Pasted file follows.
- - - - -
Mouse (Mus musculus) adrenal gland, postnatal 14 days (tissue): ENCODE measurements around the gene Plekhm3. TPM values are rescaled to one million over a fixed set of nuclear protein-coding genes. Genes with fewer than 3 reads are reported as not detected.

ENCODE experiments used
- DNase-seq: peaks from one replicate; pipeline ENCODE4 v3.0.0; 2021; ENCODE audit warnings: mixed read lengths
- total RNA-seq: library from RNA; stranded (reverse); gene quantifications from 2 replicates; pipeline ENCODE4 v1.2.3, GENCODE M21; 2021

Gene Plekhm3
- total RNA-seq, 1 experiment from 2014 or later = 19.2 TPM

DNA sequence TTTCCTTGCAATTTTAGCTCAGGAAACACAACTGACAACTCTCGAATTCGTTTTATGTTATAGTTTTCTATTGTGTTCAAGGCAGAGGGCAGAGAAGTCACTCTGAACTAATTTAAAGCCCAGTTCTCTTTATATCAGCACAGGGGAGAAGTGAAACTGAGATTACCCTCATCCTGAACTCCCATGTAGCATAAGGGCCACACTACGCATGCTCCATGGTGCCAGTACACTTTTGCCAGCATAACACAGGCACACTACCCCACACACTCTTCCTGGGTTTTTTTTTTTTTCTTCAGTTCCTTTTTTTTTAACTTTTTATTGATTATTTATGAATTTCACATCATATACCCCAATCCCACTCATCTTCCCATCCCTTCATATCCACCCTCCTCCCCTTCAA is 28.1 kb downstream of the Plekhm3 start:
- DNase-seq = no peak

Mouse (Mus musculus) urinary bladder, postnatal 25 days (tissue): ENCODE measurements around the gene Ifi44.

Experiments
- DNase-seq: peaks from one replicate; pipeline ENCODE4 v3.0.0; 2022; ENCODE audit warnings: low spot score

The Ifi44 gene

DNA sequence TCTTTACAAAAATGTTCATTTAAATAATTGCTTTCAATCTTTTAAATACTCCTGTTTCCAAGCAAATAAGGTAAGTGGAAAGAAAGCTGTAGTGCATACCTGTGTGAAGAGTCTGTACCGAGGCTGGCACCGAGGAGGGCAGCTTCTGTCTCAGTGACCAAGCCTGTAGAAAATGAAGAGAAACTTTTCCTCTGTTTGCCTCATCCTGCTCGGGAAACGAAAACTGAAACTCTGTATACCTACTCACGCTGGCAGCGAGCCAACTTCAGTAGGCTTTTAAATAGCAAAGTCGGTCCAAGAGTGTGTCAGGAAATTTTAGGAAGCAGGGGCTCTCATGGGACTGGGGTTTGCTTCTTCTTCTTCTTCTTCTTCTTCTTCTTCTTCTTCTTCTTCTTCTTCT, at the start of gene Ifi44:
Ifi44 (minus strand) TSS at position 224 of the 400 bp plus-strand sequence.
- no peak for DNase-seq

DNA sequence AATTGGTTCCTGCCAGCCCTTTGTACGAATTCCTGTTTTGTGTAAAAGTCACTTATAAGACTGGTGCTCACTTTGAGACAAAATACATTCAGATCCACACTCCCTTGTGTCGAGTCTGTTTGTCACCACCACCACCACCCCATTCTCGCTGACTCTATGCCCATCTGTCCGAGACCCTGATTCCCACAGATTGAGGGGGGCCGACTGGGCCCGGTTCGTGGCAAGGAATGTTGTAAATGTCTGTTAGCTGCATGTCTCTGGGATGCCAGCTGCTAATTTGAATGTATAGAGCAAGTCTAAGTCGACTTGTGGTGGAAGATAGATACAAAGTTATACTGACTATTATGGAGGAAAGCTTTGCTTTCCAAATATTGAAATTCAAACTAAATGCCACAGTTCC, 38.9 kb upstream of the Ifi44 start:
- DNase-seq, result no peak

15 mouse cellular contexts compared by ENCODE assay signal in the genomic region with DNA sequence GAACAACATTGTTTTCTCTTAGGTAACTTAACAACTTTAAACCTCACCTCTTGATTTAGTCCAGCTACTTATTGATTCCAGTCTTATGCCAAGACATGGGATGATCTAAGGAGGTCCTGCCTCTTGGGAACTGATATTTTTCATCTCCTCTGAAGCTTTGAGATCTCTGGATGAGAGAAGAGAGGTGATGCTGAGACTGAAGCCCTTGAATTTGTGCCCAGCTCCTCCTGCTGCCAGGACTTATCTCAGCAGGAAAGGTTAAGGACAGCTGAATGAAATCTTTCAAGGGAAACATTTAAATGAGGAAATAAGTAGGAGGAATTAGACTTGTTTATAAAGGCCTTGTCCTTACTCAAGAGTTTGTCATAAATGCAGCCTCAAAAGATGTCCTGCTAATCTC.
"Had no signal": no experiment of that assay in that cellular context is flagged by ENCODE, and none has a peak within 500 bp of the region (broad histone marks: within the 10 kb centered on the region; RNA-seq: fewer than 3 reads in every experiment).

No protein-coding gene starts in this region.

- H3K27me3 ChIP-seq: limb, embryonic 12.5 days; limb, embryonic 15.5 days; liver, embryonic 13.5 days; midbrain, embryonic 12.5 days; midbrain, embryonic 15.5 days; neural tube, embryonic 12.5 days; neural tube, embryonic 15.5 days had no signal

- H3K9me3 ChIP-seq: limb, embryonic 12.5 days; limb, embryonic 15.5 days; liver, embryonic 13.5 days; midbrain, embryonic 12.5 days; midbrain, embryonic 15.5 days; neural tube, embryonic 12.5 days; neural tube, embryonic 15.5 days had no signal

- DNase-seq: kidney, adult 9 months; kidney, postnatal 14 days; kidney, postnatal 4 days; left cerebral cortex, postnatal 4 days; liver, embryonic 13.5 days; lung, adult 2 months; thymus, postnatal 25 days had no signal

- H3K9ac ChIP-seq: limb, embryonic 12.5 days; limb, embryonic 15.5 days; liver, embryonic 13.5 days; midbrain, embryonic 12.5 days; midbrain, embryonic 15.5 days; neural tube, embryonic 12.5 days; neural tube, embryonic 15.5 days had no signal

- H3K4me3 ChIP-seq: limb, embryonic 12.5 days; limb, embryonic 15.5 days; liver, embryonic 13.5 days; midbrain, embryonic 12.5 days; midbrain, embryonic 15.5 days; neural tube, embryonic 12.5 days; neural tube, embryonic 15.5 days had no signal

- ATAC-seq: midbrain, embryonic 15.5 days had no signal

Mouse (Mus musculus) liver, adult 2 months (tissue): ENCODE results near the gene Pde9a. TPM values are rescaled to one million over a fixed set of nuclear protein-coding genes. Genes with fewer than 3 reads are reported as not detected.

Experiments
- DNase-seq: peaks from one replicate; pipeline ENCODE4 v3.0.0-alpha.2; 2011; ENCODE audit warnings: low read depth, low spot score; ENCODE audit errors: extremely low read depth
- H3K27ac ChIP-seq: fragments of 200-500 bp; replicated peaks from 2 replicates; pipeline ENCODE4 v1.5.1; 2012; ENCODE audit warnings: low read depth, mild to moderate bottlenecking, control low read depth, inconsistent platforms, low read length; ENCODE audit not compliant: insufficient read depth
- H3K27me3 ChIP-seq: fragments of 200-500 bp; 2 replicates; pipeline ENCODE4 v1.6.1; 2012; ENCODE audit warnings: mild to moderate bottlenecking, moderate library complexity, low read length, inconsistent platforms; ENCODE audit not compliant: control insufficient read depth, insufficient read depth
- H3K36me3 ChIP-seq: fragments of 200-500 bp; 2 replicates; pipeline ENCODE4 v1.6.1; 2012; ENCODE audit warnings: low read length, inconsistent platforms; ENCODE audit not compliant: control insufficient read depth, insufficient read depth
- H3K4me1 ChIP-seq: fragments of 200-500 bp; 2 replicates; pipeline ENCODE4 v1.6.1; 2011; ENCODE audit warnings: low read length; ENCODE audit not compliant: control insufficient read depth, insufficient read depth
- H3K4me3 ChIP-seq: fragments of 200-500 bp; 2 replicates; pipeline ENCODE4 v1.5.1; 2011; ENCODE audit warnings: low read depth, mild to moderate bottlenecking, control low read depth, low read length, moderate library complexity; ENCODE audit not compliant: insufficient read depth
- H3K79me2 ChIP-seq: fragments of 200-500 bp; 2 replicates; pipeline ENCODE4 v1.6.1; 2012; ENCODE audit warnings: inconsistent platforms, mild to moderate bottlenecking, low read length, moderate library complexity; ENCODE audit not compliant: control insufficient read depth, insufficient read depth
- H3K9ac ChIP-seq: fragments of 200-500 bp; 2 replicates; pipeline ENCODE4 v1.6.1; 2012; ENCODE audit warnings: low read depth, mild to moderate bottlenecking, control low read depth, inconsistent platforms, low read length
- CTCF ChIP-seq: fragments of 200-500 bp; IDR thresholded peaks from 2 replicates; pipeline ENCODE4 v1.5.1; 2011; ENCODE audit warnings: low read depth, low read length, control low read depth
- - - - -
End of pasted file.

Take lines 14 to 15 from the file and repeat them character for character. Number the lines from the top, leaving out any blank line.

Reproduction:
Ifi44 (minus strand) TSS at position 224 of the 400 bp plus-strand sequence.
- no peak for DNase-seq